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A state panel on charter schools gave initial approval to one charter school Wednesday.

The Charter Authorizing Panel endorsed opening the proposed Premier High School of North Little Rock, which would be intended for students who have dropped out or are in jeopardy of dropping out of their traditional high schools.

The charter panel rejected the proposed Prolific Learning Arts Academy in Little Rock.

Earlier, the panel said no to the applications for Focus Academy of Arts and Sciences in Bentonville and Pioneer Schools in North Little Rock.

The majority of the Charter Authorizing Panel members said they were concerned about the readiness of Focus Academy and Pioneer Schools' plans in terms of curriculum. The majority of the panel also expressed concern about budgeting in regard to the Pioneer Schools.

The state Board of Education will review the panel’s decisions at a later date.

The Education Board has the authority to accept a Charter Authorizing Panel decision or hold its own hearing on an application. That hearing could come at the request of the charter school planner or a local school district that is in opposition to the charter, or on the state board’s own initiative.

An open-enrollment charter school is taxpayer-supported and operated by a nonprofit organization other than a traditional school district.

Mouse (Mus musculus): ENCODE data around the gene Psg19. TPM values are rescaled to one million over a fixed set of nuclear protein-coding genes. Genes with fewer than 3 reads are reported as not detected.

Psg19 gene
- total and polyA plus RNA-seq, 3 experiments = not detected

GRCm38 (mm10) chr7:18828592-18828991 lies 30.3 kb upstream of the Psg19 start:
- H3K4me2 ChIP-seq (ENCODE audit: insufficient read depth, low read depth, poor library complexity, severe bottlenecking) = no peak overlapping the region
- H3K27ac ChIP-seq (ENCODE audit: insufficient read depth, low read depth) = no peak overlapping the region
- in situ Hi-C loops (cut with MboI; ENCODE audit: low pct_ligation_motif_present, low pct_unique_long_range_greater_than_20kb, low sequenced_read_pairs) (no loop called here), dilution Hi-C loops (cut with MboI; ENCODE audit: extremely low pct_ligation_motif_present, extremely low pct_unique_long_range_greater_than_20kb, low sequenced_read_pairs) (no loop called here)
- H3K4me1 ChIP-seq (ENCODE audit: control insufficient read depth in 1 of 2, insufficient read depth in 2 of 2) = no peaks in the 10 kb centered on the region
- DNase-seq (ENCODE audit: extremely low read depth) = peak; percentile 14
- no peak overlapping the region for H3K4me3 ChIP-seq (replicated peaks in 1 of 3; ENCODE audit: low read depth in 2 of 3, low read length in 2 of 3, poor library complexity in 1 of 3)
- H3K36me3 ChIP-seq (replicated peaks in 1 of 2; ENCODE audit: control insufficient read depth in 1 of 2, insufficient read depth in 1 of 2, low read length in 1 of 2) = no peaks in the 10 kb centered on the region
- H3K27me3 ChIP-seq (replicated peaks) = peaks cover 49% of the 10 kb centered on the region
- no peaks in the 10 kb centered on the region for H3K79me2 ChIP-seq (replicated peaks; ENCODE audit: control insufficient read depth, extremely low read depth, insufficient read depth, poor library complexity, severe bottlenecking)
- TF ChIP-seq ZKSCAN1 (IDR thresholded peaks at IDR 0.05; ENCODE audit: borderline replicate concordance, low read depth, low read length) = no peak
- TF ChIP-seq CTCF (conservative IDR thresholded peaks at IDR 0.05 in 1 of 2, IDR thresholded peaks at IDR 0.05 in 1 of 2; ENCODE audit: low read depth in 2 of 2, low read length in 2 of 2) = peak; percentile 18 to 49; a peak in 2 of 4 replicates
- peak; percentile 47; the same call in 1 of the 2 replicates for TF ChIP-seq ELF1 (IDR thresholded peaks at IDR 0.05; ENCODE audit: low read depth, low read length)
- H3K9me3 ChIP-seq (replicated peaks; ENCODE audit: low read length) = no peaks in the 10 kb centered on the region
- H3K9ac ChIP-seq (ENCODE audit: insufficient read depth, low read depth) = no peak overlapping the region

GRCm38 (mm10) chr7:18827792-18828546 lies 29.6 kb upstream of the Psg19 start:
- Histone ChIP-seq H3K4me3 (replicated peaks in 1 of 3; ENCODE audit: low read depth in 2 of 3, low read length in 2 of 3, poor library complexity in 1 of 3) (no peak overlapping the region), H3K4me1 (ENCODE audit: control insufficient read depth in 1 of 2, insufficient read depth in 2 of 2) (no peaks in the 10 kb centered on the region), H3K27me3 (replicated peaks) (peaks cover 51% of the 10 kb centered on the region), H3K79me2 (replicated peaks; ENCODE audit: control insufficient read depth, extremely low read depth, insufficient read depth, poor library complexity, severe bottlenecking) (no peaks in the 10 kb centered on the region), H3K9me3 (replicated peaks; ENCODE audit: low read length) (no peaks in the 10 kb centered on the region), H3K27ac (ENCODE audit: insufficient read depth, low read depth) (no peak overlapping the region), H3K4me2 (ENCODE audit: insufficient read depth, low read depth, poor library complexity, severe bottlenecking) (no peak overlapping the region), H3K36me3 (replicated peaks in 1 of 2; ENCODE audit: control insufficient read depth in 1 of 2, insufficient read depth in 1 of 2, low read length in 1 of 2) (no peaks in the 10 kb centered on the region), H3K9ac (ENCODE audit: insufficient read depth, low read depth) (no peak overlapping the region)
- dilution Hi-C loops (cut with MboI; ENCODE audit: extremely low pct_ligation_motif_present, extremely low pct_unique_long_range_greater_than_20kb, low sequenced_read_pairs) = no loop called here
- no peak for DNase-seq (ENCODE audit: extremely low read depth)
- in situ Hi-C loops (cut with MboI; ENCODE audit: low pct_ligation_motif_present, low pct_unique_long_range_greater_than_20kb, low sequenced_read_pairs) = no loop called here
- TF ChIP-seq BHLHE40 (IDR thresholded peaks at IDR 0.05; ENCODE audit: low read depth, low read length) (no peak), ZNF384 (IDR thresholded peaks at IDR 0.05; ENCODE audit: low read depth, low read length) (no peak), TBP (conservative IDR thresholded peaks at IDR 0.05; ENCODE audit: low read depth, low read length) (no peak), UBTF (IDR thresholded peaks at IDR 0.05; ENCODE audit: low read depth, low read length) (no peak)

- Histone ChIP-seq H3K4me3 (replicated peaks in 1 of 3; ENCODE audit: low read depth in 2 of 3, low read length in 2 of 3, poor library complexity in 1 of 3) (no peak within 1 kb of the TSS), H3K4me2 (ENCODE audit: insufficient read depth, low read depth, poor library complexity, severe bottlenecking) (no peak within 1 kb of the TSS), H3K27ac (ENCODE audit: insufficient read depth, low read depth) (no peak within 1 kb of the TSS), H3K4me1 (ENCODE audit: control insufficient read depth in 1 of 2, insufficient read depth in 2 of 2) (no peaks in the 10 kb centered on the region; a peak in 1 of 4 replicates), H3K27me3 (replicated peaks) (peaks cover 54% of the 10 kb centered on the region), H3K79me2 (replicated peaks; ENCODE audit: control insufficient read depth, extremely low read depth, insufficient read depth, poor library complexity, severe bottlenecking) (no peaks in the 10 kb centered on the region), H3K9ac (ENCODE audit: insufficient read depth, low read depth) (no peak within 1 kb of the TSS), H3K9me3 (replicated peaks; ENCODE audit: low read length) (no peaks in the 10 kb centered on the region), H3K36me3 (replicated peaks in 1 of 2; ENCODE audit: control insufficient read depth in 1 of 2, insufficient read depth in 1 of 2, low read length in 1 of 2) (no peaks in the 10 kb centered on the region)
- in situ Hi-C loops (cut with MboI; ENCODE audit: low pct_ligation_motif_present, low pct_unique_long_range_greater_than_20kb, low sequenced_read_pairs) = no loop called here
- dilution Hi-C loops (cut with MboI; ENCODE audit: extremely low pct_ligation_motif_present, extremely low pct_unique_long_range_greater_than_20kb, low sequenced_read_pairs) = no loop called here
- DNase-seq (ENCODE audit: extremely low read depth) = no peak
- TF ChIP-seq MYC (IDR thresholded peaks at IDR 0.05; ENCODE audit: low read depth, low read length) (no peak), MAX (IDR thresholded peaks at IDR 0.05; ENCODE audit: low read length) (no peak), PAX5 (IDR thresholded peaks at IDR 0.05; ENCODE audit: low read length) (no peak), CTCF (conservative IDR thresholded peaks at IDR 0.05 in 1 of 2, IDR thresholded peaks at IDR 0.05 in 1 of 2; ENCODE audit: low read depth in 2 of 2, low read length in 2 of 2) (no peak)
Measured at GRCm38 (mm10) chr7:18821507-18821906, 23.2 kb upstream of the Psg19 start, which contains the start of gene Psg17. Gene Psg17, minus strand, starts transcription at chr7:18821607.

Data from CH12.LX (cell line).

Focus Academy proposes a charter school for grades kindergarten through eight, with an interdisciplinary approach that combines science, technology, engineering, and mathematic instruction.

The school would open with a maximum of 500 pupils in grades kindergarten through four and then add a grade and capacity each year through the 2023-2024 academic year. Ultimate capacity would be a maximum of 900 children.

Pioneer Schools proposes a campus for students in grades kindergarten through 12, with a maximum enrollment of 1,000. The school would admit up to 500 pupils beginning with the 2020-2021 school year. In that academic year, the school would go up to fourth grade. By the 2023-2024 school year, the school would go up to ninth grade and accommodate up to 525 students.

The charter panel will meet again at 8:30 a.m. Thursday to consider three additional applications for charter schools.

Read Thursday's Arkansas Democrat-Gazette for full details.

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